conscious person can do everything for the satisfaction of Krsna and
thereby be perfectly detached from sense gratification. One who has
no such realization must mechanically try to escape material desires
before being elevated to the top rung of the yoga ladder.
- uddhared atmanatmanam natmanam
- avasadayet atmaiva hy
- atmano bandhur
- atmaiva ripur atmanah.
One must deliver himself with the help of his mind, and not degrade
himself. The mind is the friend of the conditioned soul, and his
enemy as well.
The word atma denotes body, mind and soul—depending upon
different circumstances. In the yoga system, the mind and the conditioned soul are especially important. Since the mind is the central
point of yoga practice, atma refers here to the mind. The purpose of
the yoga system is to control the mind and to draw it away from
attachment to sense objects. It is stressed herein that the mind must
be so trained that it can deliver the conditioned soul from the mire of
nescience. In material existence one is subjected to the influence of
the mind and the senses.
In fact, the pure soul is entangled in the
material world because the mind is involved with the false ego,
which desires to lord it over material nature. Therefore, the mind
should be trained so that it will not be attracted by the glitter of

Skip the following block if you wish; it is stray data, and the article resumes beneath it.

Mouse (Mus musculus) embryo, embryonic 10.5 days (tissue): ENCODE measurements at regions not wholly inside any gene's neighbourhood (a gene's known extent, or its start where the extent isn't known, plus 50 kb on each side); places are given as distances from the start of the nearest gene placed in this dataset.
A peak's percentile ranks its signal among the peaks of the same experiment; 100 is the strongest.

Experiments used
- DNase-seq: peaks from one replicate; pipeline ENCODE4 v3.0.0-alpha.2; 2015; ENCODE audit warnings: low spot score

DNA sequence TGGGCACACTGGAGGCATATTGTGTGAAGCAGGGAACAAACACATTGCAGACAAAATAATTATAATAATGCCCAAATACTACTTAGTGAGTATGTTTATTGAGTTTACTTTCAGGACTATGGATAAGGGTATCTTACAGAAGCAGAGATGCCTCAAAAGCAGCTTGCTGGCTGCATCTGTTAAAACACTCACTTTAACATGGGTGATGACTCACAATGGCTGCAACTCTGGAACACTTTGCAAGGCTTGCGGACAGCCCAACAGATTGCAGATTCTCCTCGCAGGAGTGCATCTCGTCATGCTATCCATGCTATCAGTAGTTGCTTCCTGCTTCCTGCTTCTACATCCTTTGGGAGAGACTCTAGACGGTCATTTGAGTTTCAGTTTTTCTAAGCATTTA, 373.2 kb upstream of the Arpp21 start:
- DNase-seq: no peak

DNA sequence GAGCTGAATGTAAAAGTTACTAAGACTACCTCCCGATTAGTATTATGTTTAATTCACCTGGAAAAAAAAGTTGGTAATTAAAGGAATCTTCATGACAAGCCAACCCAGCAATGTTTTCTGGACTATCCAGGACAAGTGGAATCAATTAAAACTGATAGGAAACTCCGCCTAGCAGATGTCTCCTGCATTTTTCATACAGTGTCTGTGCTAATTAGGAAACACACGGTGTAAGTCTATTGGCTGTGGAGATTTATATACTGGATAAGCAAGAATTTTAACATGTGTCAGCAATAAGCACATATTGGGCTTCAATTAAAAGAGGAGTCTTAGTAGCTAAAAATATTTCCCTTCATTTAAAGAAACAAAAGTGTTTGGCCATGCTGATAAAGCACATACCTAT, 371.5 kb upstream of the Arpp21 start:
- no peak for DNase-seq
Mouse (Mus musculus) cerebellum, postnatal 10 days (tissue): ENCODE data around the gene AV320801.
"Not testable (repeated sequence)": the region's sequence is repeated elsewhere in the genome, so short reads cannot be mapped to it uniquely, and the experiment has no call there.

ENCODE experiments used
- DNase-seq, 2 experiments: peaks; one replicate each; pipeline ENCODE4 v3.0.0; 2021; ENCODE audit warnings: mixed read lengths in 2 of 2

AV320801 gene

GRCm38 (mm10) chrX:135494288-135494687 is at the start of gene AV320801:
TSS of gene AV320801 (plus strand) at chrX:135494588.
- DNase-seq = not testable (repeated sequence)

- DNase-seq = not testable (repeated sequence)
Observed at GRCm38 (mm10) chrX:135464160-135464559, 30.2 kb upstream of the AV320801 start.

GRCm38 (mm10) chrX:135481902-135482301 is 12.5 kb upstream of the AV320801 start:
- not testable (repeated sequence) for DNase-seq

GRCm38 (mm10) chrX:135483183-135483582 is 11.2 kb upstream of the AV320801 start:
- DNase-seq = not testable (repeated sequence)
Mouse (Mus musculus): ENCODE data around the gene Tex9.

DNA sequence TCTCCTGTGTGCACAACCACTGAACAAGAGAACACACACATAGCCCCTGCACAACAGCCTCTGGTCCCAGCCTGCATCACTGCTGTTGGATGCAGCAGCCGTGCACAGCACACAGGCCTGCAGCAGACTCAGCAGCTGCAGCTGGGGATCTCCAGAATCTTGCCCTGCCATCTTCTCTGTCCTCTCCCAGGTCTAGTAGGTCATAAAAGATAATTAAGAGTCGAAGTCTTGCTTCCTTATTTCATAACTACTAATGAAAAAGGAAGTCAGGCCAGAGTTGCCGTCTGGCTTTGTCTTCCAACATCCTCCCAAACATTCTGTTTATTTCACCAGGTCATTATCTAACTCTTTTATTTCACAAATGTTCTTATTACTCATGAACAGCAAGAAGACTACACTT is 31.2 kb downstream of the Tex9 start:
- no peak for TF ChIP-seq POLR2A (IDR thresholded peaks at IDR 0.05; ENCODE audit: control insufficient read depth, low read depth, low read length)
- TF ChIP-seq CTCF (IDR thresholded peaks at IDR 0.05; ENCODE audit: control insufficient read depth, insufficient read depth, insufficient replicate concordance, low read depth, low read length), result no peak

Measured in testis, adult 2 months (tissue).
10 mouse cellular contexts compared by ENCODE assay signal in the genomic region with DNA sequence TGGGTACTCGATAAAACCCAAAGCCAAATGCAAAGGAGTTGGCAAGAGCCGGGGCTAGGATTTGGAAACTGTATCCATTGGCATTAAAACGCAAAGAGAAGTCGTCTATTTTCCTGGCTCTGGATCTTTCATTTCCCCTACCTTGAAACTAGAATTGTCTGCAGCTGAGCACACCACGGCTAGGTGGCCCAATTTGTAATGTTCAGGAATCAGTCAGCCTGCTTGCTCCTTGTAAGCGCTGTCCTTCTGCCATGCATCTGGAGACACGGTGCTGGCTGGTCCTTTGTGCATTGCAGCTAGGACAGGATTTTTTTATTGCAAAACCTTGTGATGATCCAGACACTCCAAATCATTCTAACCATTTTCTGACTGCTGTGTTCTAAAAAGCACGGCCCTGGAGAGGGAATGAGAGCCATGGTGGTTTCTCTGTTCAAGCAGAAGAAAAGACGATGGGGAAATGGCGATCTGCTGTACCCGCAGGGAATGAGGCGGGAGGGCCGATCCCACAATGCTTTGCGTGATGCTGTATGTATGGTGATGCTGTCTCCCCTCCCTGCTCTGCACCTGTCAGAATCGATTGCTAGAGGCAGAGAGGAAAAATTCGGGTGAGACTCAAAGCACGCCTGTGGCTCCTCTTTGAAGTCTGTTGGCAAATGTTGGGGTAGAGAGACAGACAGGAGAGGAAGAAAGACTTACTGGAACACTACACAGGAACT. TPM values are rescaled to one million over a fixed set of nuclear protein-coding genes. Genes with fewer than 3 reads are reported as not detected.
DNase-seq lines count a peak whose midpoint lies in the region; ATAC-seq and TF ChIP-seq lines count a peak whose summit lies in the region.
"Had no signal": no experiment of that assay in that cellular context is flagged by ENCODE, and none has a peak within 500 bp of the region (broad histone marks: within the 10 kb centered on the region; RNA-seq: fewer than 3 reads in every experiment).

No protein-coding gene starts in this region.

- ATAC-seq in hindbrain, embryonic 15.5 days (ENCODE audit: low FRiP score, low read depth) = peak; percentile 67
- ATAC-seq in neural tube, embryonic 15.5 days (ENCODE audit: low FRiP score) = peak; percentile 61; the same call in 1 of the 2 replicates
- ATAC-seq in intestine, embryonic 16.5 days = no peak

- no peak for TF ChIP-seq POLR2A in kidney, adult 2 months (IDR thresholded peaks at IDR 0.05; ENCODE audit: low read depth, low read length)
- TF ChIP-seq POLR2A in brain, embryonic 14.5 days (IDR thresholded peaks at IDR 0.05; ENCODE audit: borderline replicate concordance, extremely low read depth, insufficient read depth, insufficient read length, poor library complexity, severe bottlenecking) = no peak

material nature, and in this way the conditioned soul may be saved.
One should not degrade oneself by attraction to sense objects. The
more one is attracted by sense objects, the more one becomes
entangled in material existence. The best way to disentangle oneself
is to always engage the mind in Krsna consciousness. The word A/is
used for emphasizing this point, i.e., that one must do this. It is also
"For man, mind is the cause of bondage and mind is the cause of
liberation. Mind absorbed in sense objects is the cause of bondage,
and mind detached from the sense objects is the cause of liberation."
(Amrta-bindu Upanisad 2) Therefore, the mind which is always
engaged in Krsna consciousness is the cause of supreme liberation.
- bandhur atmatmanas tasya
- yenatmaivatmana jitah
- anatmanas tu satrutve
- vartetatmaiva satru-vat.
For him who has conquered the mind, the mind is the best of friends; but for one who has failed to do so, his mind will remain the greatest enemy.
The purpose of practicing eightfold yoga is to control the mind in
order to make it a friend in discharging the human mission. Unless
the mind is controlled, the practice of yoga (for show) is simply a
waste of time. One who cannot control his mind lives always with the
greatest enemy, and thus his life and its mission are spoiled. The
constitutional position of the living entity is to carry out the order of
the superior. As long as one's mind remains an unconquered enemy,
one has to serve the dictations of lust, anger, avarice, illusion, etc.
But when the mind is conquered, one voluntarily agrees to abide by
the dictation of the Personality of Godhead, who is situated within
the heart of everyone as Paramatma. Real yoga practice entails
meeting the Paramatma within the heart and then following His
dictation. For one who takes to Krsna consciousness directly, perfect surrender to the dictation of the Lord follows automatically.